I just finished watching Ken Burns’ recent documentary on America’s National Parks. The scenery was great, but Burns’ interpretation of the meaning of the National Parks was a bit confused. The entire series seemed to be a celebration of democracy – that the creation of the National Parks was an essentially American idea, to create places for all to visit – rich or poor, upper or lower class, native or immigrant, etc. With the amazing foresight and passion of a few dedicated individuals, and the power of the well functioning American government, massive open spaces containing natural beauty were preserved – because, as John Muir said, anything dollarable is at risk.
Burns fails to point out two significant oversights or inconsistencies with this narrative. One is practical, another is his interpretation of the meaning of democracy.
For example, if I want to take our family of 4 to visit Yellowstone Park this summer, I would have to endure 4 plane tickets at a cost of $400 each, rent a car (for a week say) for $200, pay for gas, pay for lodging away from home (that is on top of continuing to pay our mortgage) – the cost for even a modest stay at Yellowstone for us is over $3,000. Unless the government is going to get into the business of subsidizing family vacations, there is not any practical way that “anyone can enjoy the parks.” Even if I drove, my cost would be above $1,000, and this does not include the time cost. It is not like the National Parks are located in many people’s backyards.
Furthermore, the next time one of you attends a national park, take a look around you at the demographics and tell me with a straight face that it is even remotely close to a snapshot of what America looks like. I was in the Sierras at the end of May, and all I saw were, well, maybe I’ll leave that for another post.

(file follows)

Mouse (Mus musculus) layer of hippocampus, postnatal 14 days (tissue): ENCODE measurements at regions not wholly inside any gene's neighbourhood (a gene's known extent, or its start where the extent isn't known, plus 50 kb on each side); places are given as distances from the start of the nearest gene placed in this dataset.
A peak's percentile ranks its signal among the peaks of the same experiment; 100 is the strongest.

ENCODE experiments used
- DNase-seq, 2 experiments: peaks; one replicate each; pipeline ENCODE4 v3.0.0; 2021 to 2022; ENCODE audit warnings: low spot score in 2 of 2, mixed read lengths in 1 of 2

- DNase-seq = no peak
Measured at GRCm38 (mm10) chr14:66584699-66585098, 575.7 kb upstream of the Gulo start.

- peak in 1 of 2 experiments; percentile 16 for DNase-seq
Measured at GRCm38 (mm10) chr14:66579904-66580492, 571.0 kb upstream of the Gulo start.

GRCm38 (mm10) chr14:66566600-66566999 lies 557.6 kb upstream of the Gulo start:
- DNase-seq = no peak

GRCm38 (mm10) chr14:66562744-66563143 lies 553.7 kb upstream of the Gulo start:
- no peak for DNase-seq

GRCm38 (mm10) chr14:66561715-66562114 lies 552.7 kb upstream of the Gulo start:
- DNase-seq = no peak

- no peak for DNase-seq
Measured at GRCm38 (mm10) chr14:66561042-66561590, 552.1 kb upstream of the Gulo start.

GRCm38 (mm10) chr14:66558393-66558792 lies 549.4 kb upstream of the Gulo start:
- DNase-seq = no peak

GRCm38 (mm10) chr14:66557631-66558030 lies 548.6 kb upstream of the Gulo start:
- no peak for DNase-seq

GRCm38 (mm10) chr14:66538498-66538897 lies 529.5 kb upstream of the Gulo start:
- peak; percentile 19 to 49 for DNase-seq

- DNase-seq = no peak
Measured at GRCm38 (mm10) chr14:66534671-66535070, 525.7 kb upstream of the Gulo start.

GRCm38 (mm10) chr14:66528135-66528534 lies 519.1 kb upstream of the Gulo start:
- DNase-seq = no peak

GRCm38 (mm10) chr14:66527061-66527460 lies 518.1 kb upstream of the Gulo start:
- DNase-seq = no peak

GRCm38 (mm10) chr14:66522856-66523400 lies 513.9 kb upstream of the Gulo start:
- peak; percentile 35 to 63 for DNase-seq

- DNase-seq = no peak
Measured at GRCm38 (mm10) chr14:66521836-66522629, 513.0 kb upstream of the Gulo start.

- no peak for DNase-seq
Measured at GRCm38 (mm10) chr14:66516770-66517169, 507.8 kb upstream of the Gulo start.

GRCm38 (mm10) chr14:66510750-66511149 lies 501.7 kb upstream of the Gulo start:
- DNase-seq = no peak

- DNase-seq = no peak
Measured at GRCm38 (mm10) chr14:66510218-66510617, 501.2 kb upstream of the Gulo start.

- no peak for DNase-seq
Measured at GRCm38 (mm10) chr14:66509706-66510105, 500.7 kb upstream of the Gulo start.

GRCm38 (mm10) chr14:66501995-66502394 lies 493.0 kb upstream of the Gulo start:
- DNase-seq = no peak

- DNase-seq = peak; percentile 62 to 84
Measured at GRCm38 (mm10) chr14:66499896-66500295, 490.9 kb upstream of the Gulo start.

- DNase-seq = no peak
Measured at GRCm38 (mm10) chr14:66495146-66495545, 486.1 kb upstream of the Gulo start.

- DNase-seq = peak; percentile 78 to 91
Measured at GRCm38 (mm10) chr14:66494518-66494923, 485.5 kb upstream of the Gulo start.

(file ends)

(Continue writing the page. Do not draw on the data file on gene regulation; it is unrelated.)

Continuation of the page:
Once again, Burns shows us that government is raw power, and that the idea of democracy is not only cloudy, but invoked in the name of things that some individuals think is desirable. Saying something is democratic does not make it so, and invoking the term democracy does not make the objects of political decisions somehow sacred. I am happy we have National Parks. Whether they are best managed by the US Government is a very open question, and whether their creation was some sort of democratic success is not exactly historically accurate. It would have been nice for Burns to recognize this. But when you worship at the altar of Big Government, all introspection is thrown out the window. In a future post, we’ll show you some of the “success” stories from the Federal Government’s “management” of our national treasures.